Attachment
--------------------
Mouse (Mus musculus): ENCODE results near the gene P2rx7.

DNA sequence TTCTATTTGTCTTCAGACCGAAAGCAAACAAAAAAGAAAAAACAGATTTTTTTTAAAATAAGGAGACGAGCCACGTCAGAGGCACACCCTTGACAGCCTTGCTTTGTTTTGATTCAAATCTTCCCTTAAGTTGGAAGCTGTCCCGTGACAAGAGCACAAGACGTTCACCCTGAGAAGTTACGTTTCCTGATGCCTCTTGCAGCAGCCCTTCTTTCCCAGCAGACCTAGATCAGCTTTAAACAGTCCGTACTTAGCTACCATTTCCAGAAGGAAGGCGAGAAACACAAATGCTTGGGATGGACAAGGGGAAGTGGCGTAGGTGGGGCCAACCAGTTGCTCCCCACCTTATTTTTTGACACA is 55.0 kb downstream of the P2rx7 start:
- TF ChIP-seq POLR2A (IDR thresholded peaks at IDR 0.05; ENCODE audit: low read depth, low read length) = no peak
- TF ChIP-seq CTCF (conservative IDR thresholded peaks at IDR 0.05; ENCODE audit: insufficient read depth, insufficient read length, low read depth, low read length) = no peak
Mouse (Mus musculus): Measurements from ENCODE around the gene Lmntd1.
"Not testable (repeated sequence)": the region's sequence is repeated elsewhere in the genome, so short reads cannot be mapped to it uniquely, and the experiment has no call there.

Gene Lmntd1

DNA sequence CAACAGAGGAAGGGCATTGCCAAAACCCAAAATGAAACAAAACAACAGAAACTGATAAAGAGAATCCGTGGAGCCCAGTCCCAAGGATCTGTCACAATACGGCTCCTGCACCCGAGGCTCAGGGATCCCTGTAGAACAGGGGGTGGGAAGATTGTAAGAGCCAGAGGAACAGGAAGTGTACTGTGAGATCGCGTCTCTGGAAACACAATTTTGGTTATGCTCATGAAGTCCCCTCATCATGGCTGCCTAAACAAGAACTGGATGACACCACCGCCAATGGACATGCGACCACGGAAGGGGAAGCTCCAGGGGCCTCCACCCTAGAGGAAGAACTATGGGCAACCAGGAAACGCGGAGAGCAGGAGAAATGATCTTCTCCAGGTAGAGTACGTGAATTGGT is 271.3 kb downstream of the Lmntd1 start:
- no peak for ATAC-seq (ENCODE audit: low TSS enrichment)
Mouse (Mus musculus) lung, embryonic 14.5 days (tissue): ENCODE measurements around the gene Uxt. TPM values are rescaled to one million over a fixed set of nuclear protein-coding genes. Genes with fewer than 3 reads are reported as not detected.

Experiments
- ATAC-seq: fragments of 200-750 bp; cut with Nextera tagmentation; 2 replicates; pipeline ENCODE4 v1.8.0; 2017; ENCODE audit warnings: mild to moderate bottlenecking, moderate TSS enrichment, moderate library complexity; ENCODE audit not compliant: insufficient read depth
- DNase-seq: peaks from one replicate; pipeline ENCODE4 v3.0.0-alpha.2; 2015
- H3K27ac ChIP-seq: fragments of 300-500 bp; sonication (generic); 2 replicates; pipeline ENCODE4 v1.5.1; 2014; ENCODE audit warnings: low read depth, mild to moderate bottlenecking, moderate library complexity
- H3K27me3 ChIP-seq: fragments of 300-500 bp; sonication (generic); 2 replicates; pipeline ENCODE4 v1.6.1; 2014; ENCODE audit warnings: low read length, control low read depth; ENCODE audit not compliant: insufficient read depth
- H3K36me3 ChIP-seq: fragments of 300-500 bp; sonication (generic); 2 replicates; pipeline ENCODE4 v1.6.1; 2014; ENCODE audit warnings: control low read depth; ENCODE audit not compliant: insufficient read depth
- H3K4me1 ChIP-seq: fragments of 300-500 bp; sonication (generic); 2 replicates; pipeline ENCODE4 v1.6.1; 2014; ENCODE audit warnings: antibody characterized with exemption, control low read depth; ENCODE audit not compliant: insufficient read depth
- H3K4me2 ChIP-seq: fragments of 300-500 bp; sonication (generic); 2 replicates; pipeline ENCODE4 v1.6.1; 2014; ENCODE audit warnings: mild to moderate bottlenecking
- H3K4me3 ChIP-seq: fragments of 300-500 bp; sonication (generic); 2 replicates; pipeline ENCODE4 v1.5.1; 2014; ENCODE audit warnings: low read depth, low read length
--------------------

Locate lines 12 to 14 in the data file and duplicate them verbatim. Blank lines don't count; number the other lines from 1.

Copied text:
- ATAC-seq: fragments of 200-750 bp; cut with Nextera tagmentation; 2 replicates; pipeline ENCODE4 v1.8.0; 2017; ENCODE audit warnings: mild to moderate bottlenecking, moderate TSS enrichment, moderate library complexity; ENCODE audit not compliant: insufficient read depth
- DNase-seq: peaks from one replicate; pipeline ENCODE4 v3.0.0-alpha.2; 2015
- H3K27ac ChIP-seq: fragments of 300-500 bp; sonication (generic); 2 replicates; pipeline ENCODE4 v1.5.1; 2014; ENCODE audit warnings: low read depth, mild to moderate bottlenecking, moderate library complexity